Feeds

McDonalds ponders in-store 3D printing for Happy Meal toys

Would you like to supersize that molten plastic? (the toy, not the cheeseburger)

The Essential Guide to IT Transformation

McDonalds is considering whether 3D printers could be used in its stores to produce the pocket-sized toys which are a key part of their Happy Meals.

The burger corp’s UK IT director, Mark Fabes, said he was looking at potential applications of 3d printing – and one was whether it could be used to produce the toys which are bundled in McDonalds’ Happy Meals.

Countless families have had their enjoyment of a nutritious McD’s ruined because they turned up the week that the starring character in that season's kiddie-sized blockbuster had been replaced by an earnest but boring supporting character as the toy of choice.

Being able to cook up Monsters Inc’s Sully to order could be an even bigger draw for many families than the ability to order a cheeseburger without semi-raw diced onion or a wafer of pickle.

However, before you pile down to your nearest branch, it’s worth pointing out that this is not even a pilot. Fabes was speaking on a panel on emerging technologies at a Fujitsu customer event in Munich. McDonalds has no current plans to explore 3D printing technology further.

“It's just a thought,” said Fabes, told El Reg.

He said apart from cost considerations, there was the issue of whether plastic smelting machines were appropriate for use in food outlets.

Right now there are few names in 3D printing that will be familiar to mainstream tech buyers. However, Meg Whitman told a conference recently that HP was considering an entry into the market.

Fabes said any move by McDonalds would have to be alongside a serious tech supplier: “It’s got to be a big partner in terms of robustness.” ®

Build a business case: developing custom apps

More from The Register

next story
Nice computers don’t need to go to the toilet, says Barclays
Bad computers might ask if you are Sarah Connor
4K video on terrestrial TV? Not if the WRC shares frequencies to mobiles
Have your say with Ofcom now, before Freeview becomes Feeview
YES, iPhones ARE getting slower with each new release of iOS
Old hardware doesn't get any faster with new software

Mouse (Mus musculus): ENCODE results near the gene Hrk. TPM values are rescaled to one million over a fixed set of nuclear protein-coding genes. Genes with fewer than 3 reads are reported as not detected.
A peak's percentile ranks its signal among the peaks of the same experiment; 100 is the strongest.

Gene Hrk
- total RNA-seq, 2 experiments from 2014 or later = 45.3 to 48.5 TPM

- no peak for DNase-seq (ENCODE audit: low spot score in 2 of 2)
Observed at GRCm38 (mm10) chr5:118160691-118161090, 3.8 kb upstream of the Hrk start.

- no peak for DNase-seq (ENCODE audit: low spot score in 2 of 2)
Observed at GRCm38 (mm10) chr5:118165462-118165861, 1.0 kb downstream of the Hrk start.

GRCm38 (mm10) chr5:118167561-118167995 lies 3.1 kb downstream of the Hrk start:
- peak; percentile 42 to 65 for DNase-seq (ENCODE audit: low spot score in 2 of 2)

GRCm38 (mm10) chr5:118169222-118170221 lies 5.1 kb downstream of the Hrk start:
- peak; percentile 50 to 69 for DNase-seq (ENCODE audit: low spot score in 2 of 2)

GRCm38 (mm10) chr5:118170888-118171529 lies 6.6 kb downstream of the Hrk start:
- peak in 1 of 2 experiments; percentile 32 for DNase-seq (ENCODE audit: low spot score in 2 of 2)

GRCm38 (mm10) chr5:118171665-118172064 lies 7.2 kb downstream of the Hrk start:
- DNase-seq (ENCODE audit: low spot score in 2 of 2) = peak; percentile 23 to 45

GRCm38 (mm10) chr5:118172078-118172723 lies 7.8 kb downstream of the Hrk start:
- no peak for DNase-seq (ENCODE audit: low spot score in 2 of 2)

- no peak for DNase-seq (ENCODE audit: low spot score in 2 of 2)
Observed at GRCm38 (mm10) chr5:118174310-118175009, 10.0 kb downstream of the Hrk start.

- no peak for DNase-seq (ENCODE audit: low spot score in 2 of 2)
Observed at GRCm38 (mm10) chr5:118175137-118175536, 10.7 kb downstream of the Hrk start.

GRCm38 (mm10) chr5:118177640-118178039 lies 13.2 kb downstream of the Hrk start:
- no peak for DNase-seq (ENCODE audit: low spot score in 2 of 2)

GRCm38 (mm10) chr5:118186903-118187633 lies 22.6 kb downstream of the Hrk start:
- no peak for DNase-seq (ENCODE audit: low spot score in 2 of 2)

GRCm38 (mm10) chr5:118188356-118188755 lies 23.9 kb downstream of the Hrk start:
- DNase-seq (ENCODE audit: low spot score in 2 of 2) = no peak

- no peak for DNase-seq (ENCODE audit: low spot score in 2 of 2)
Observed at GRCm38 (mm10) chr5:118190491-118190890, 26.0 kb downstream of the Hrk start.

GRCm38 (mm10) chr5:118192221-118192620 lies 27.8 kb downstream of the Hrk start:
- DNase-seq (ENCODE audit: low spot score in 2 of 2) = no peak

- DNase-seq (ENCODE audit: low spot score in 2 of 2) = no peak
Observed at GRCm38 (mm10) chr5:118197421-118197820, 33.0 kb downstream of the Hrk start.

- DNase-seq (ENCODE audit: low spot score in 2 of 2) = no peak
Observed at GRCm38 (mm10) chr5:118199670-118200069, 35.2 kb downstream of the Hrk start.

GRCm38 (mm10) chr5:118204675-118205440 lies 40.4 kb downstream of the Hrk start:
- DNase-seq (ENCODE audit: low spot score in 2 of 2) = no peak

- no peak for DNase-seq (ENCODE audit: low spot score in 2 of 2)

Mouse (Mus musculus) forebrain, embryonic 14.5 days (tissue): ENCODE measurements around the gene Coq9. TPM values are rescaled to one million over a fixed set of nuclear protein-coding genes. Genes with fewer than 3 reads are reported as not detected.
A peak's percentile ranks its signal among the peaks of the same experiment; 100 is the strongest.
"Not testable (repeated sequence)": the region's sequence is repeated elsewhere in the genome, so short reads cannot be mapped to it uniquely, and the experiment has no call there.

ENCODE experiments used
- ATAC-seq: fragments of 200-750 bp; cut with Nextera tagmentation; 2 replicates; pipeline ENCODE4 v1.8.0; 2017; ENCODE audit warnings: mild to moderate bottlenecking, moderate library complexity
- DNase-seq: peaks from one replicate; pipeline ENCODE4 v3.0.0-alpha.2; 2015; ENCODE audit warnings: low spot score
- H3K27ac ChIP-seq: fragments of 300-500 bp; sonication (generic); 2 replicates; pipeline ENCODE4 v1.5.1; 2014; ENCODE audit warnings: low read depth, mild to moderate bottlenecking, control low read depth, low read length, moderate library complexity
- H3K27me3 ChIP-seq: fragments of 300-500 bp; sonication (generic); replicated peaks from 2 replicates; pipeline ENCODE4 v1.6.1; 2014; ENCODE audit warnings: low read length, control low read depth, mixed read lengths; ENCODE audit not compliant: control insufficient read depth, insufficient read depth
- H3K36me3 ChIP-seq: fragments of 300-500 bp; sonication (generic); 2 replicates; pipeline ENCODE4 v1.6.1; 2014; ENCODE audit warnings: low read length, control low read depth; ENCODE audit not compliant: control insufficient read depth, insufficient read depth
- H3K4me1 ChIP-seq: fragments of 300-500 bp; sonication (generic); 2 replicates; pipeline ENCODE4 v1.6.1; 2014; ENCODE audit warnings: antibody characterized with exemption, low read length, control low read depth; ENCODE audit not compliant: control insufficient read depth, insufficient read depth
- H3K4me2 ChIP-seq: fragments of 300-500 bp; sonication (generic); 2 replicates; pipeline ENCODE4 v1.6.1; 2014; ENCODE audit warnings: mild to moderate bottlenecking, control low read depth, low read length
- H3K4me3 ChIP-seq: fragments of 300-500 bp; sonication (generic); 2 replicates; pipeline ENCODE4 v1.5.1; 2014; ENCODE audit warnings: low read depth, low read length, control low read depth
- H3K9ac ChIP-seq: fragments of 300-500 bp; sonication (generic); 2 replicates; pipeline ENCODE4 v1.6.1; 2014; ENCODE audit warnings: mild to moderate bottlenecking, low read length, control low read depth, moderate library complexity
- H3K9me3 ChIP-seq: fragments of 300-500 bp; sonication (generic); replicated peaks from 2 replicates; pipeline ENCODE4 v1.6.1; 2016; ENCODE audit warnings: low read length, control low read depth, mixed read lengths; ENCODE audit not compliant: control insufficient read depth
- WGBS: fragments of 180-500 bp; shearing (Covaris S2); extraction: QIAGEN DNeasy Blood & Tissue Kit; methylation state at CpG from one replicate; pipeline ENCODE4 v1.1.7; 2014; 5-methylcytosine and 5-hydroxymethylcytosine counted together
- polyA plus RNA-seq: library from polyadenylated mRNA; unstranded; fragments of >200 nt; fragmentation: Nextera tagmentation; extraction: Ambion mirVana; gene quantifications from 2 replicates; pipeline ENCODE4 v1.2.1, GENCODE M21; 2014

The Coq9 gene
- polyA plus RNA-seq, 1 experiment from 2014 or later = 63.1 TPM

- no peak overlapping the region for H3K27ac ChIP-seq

iPad? More like iFAD: We reveal why Apple fell into IBM's arms
But never fear fanbois, you're still lapping up iPhones, Macs
PEAK LANDFILL: Why tablet gloom is good news for Windows users
Sinofsky's hybrid strategy looks dafter than ever
You didn't get the MeMO? Asus Pad 7 Android tab is ... not bad
Really, er, stands out among cheapie 7-inchers
Apple winks at parents: C'mon, get your kid a tweaked Macbook Pro
Cheapest models given new processors, more RAM
VMware builds product executables on 50 Mac Minis
And goes to the Genius Bar for support
Leaked Windows Phone 8.1 Update specs tease details of Nokia's next mobes
New screen sizes, dual SIMs, voice over LTE, and more
prev story

Whitepapers

Implementing global e-invoicing with guaranteed legal certainty
Explaining the role local tax compliance plays in successful supply chain management and e-business and how leading global brands are addressing this.
Boost IT visibility and business value
How building a great service catalog relieves pressure points and demonstrates the value of IT service management.
Why and how to choose the right cloud vendor
The benefits of cloud-based storage in your processes. Eliminate onsite, disk-based backup and archiving in favor of cloud-based data protection.
The Essential Guide to IT Transformation
ServiceNow discusses three IT transformations that can help CIO's automate IT services to transform IT and the enterprise.
Maximize storage efficiency across the enterprise
The HP StoreOnce backup solution offers highly flexible, centrally managed, and highly efficient data protection for any enterprise.